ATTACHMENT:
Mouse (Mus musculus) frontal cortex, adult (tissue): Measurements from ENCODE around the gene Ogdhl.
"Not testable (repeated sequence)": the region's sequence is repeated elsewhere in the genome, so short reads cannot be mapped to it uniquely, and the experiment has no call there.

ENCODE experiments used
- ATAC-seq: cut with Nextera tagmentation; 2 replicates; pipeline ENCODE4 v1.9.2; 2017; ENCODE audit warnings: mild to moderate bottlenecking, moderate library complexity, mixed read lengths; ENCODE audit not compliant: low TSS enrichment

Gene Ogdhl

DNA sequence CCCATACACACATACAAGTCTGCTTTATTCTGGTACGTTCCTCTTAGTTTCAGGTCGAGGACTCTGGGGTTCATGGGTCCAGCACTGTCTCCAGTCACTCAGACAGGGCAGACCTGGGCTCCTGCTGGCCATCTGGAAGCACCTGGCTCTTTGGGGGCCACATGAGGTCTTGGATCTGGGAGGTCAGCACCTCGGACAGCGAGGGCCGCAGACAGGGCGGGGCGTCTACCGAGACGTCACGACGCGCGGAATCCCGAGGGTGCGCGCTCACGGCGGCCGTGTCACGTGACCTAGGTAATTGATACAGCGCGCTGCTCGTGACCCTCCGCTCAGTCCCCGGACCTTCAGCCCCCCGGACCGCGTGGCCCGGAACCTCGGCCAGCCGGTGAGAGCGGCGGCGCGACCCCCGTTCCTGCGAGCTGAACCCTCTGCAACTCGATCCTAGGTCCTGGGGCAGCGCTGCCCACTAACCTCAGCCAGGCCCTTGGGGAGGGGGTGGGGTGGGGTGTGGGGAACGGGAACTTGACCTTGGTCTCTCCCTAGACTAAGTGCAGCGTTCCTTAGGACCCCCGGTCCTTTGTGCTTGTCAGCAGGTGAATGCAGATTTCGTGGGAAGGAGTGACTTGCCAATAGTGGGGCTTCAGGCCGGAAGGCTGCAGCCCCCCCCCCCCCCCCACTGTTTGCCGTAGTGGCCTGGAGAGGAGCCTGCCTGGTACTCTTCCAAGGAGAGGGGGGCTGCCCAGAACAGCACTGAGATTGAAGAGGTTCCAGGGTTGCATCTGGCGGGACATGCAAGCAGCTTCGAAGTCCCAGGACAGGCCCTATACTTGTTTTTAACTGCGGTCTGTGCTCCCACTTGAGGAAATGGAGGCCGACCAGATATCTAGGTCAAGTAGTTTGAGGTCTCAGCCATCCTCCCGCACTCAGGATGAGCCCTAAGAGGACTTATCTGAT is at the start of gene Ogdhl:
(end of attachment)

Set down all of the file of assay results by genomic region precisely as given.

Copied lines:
Mouse (Mus musculus) frontal cortex, adult (tissue): Measurements from ENCODE around the gene Ogdhl.
"Not testable (repeated sequence)": the region's sequence is repeated elsewhere in the genome, so short reads cannot be mapped to it uniquely, and the experiment has no call there.

ENCODE experiments used
- ATAC-seq: cut with Nextera tagmentation; 2 replicates; pipeline ENCODE4 v1.9.2; 2017; ENCODE audit warnings: mild to moderate bottlenecking, moderate library complexity, mixed read lengths; ENCODE audit not compliant: low TSS enrichment

Gene Ogdhl

DNA sequence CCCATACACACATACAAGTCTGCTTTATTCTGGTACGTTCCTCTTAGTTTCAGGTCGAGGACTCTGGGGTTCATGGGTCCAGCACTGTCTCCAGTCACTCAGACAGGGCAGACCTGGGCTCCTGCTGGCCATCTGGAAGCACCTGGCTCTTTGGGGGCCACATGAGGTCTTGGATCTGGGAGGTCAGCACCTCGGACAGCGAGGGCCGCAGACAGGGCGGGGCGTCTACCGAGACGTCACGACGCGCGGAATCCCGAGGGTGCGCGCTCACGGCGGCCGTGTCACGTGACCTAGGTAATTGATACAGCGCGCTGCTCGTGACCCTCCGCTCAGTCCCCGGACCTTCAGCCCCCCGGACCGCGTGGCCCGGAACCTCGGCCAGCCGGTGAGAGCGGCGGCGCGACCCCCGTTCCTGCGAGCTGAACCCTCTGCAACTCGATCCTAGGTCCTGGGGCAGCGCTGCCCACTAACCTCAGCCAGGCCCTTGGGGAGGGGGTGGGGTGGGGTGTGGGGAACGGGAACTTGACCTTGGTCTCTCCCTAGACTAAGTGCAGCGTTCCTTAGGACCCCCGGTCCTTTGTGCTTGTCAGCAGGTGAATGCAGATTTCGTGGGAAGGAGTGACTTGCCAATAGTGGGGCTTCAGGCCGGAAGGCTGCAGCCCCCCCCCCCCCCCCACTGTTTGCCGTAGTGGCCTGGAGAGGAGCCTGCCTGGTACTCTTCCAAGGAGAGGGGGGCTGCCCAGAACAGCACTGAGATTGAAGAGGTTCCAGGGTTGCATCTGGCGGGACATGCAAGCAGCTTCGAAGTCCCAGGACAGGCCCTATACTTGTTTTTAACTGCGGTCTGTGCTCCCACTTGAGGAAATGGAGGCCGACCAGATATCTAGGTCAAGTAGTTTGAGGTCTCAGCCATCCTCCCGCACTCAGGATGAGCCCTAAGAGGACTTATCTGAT is at the start of gene Ogdhl: